He and I were both lovers of books and of Texas. We both grew up in ranch country. He played the trombone. I played the trombone. And as the years passed, the similarities continued. He went to North Texas State and so did I. He wrote a Pulitzer Prize-winning novel, and I… I read it. He now lives in Tucson, where I went to doctoral school, and wrote my thesis – on Mark Twain.

McMurtry is now in his 80s. Given the parallel nature of our lives,
I’m praying he has many beautiful years ahead of him.


Episodes

September 13, 2023

Texas is God’s Country

“Everything’s bigger in Texas” may be one of the most famous sayings about Texas. “Don’t mess with Texas” probably comes in a close second. Texas Standard commentator WF Strong has been looking into another well-known saying about Texas.

Listen

August 16, 2023

How the railroad saved Fort Worth

When we’re speaking of the North Texas metroplex — Dallas always gets first billing. It’s DFW… not FWD. But Texas Standard Commentator WF Strong says, at one point, the slightly smaller large city was at risk of disappearing altogether.

Listen

August 3, 2023

The Historical Accuracy of Lonesome Dove

“Lonesome Dove” is one of the most popular Texas novels of all time — with many millions of copies sold since it was first published in 1985. The miniseries that followed in 1989 was the second most popular mini-series of all time, behind “Roots.” But Texas Standard commentator WF Strong says author Larry McMurtry was […]

Listen

July 19, 2023

Texas Spelling Bee

Are there words that just trip you up every time you try to spell them? For the producer writing this script it’s allegience — allegiance — so many vowels. You know it’s bad when Word or Google can’t even make a guess at what you’re going for. Texas Standard commentator WF Strong explores the most […]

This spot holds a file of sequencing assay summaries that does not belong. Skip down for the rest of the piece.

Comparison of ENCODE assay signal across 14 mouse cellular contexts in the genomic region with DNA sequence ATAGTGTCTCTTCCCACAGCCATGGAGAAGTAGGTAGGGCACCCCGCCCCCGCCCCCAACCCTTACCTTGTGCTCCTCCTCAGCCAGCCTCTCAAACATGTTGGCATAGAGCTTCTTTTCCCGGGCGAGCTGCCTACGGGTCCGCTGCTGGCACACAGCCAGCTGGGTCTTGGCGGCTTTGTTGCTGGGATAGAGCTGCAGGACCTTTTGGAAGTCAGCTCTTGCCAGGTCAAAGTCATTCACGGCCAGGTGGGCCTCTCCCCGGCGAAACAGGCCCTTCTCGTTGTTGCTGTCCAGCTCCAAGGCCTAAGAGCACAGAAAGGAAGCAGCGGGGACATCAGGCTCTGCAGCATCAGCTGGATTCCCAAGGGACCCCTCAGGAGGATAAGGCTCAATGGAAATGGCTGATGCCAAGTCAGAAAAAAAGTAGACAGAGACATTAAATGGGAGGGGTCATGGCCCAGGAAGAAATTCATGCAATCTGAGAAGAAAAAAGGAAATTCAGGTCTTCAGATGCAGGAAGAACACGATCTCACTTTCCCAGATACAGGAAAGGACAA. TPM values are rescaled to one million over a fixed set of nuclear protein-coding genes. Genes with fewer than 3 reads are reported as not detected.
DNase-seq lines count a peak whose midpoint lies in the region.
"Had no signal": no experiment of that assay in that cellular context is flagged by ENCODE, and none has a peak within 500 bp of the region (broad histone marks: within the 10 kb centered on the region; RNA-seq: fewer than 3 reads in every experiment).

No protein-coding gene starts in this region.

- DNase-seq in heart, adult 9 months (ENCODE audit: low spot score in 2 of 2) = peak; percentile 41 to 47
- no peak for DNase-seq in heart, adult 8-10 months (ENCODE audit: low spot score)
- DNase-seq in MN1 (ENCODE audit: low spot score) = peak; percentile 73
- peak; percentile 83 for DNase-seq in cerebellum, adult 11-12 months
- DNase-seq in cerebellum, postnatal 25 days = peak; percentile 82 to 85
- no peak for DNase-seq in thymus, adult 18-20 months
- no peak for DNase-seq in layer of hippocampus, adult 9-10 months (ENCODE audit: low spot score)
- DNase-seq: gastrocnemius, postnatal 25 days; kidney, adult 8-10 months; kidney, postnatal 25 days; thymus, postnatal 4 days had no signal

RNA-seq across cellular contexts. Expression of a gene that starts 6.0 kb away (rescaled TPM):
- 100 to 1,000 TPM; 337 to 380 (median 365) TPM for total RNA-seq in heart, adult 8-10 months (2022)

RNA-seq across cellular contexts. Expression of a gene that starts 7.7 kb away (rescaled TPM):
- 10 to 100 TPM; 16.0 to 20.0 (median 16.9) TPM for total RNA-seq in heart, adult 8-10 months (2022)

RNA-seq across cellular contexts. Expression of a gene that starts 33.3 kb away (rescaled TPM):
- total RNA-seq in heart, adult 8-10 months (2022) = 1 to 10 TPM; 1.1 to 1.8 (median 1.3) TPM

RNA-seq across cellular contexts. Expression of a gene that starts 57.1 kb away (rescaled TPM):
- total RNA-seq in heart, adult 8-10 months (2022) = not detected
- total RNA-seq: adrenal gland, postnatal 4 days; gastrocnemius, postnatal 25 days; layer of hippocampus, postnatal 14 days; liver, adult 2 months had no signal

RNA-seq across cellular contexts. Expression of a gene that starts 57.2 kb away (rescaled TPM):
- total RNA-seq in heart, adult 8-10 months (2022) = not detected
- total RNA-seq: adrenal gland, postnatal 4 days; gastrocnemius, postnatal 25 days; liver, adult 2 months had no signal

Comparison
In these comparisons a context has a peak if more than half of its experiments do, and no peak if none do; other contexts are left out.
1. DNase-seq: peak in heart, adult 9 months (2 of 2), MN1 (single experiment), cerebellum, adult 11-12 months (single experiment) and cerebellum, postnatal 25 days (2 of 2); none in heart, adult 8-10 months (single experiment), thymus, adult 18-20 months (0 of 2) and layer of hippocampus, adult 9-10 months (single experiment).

Listen

July 5, 2023

The Second Sacking of San Antonio

Most Texans believe that the Battle of San Jacinto settled everything. Once Mexican President Santa Anna was decisively defeated, he famously signed a treaty guaranteeing Texas independence and he would never again set foot on Texas soil…Right? Well, commentator WF Strong reminds us that’s not what happened.

Listen

June 22, 2023

The 50th anniversary of ‘The Time It Never Rained’

It’s been 50 years since the publication of Elmer Kelton’s now classic Texas novel, “The Time it Never Rained.” Kelton wrote 50 books and said this was his favorite — he called it his signature work. It won him both the Spur Award and the Western Heritage Award. Many Texas literary critics consider “The Time […]

Listen

May 24, 2023

Farmer Logic

If you’ve spent any time around farmers — you may have noticed a similar, pragmatic approach to life many share. Texas Standard Commentator WF Strong says it’s something he’s long observed.

Listen

May 10, 2023

Things Redneck Dave said to me on the drive across Texas

Technology has a role in helping us remember the past. Whether it’s a Facebook memory or a similar push from your photos app. But milestones have long played the same role — anniversaries, holidays, big changes in life. Maybe it’s a relationship or your last great vacation. Texas Standard commentator WF Strong has been recalling […]

Listen